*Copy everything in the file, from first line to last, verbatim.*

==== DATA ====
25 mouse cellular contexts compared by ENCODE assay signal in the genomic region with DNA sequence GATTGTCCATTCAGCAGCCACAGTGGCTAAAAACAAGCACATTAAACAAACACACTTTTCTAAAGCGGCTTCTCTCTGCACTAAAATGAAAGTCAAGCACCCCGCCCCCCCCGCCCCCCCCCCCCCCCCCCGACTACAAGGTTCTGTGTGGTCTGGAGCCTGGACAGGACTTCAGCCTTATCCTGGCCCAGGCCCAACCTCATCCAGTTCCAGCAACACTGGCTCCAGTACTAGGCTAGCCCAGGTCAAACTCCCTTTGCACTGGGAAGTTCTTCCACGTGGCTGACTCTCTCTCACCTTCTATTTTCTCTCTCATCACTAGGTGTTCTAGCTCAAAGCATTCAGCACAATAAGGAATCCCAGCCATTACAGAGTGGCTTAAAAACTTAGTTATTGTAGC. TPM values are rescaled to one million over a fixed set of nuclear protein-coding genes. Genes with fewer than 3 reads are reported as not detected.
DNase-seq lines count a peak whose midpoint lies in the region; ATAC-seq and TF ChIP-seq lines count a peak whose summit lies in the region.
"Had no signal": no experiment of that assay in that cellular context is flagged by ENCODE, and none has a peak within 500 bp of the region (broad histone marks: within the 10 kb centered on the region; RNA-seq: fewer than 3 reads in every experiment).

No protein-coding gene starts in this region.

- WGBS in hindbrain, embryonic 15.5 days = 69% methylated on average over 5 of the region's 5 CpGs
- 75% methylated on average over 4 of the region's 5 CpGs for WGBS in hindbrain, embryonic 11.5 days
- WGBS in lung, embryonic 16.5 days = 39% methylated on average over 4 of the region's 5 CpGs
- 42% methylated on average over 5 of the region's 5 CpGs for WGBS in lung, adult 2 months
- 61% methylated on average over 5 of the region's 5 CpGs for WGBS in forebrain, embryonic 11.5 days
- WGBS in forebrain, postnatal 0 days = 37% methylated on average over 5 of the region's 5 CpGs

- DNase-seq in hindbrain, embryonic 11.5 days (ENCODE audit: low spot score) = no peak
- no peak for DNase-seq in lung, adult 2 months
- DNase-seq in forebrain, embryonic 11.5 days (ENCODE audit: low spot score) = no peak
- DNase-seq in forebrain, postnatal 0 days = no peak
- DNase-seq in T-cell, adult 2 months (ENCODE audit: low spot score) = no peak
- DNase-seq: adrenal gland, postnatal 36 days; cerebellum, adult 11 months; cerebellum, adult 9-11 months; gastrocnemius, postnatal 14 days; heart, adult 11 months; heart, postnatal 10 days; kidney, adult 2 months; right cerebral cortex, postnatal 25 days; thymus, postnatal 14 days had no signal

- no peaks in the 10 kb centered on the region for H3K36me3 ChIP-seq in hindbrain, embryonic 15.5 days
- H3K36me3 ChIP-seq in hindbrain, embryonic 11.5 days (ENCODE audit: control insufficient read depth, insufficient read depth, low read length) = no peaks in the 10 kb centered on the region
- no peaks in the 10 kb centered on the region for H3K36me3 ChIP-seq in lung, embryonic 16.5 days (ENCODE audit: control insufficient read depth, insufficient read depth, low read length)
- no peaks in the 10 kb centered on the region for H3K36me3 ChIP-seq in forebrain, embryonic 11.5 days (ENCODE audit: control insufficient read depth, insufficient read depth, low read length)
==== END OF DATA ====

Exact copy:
25 mouse cellular contexts compared by ENCODE assay signal in the genomic region with DNA sequence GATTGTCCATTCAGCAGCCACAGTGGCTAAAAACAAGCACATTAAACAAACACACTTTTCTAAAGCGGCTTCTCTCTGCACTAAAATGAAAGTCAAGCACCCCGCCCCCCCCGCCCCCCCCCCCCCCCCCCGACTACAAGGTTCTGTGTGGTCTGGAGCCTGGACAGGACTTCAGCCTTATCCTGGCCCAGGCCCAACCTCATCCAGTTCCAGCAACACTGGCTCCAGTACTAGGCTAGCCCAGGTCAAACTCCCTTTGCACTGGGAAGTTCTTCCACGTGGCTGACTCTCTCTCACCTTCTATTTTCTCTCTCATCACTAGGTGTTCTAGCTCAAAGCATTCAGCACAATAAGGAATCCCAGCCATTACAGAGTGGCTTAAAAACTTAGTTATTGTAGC. TPM values are rescaled to one million over a fixed set of nuclear protein-coding genes. Genes with fewer than 3 reads are reported as not detected.
DNase-seq lines count a peak whose midpoint lies in the region; ATAC-seq and TF ChIP-seq lines count a peak whose summit lies in the region.
"Had no signal": no experiment of that assay in that cellular context is flagged by ENCODE, and none has a peak within 500 bp of the region (broad histone marks: within the 10 kb centered on the region; RNA-seq: fewer than 3 reads in every experiment).

No protein-coding gene starts in this region.

- WGBS in hindbrain, embryonic 15.5 days = 69% methylated on average over 5 of the region's 5 CpGs
- 75% methylated on average over 4 of the region's 5 CpGs for WGBS in hindbrain, embryonic 11.5 days
- WGBS in lung, embryonic 16.5 days = 39% methylated on average over 4 of the region's 5 CpGs
- 42% methylated on average over 5 of the region's 5 CpGs for WGBS in lung, adult 2 months
- 61% methylated on average over 5 of the region's 5 CpGs for WGBS in forebrain, embryonic 11.5 days
- WGBS in forebrain, postnatal 0 days = 37% methylated on average over 5 of the region's 5 CpGs

- DNase-seq in hindbrain, embryonic 11.5 days (ENCODE audit: low spot score) = no peak
- no peak for DNase-seq in lung, adult 2 months
- DNase-seq in forebrain, embryonic 11.5 days (ENCODE audit: low spot score) = no peak
- DNase-seq in forebrain, postnatal 0 days = no peak
- DNase-seq in T-cell, adult 2 months (ENCODE audit: low spot score) = no peak
- DNase-seq: adrenal gland, postnatal 36 days; cerebellum, adult 11 months; cerebellum, adult 9-11 months; gastrocnemius, postnatal 14 days; heart, adult 11 months; heart, postnatal 10 days; kidney, adult 2 months; right cerebral cortex, postnatal 25 days; thymus, postnatal 14 days had no signal

- no peaks in the 10 kb centered on the region for H3K36me3 ChIP-seq in hindbrain, embryonic 15.5 days
- H3K36me3 ChIP-seq in hindbrain, embryonic 11.5 days (ENCODE audit: control insufficient read depth, insufficient read depth, low read length) = no peaks in the 10 kb centered on the region
- no peaks in the 10 kb centered on the region for H3K36me3 ChIP-seq in lung, embryonic 16.5 days (ENCODE audit: control insufficient read depth, insufficient read depth, low read length)
- no peaks in the 10 kb centered on the region for H3K36me3 ChIP-seq in forebrain, embryonic 11.5 days (ENCODE audit: control insufficient read depth, insufficient read depth, low read length)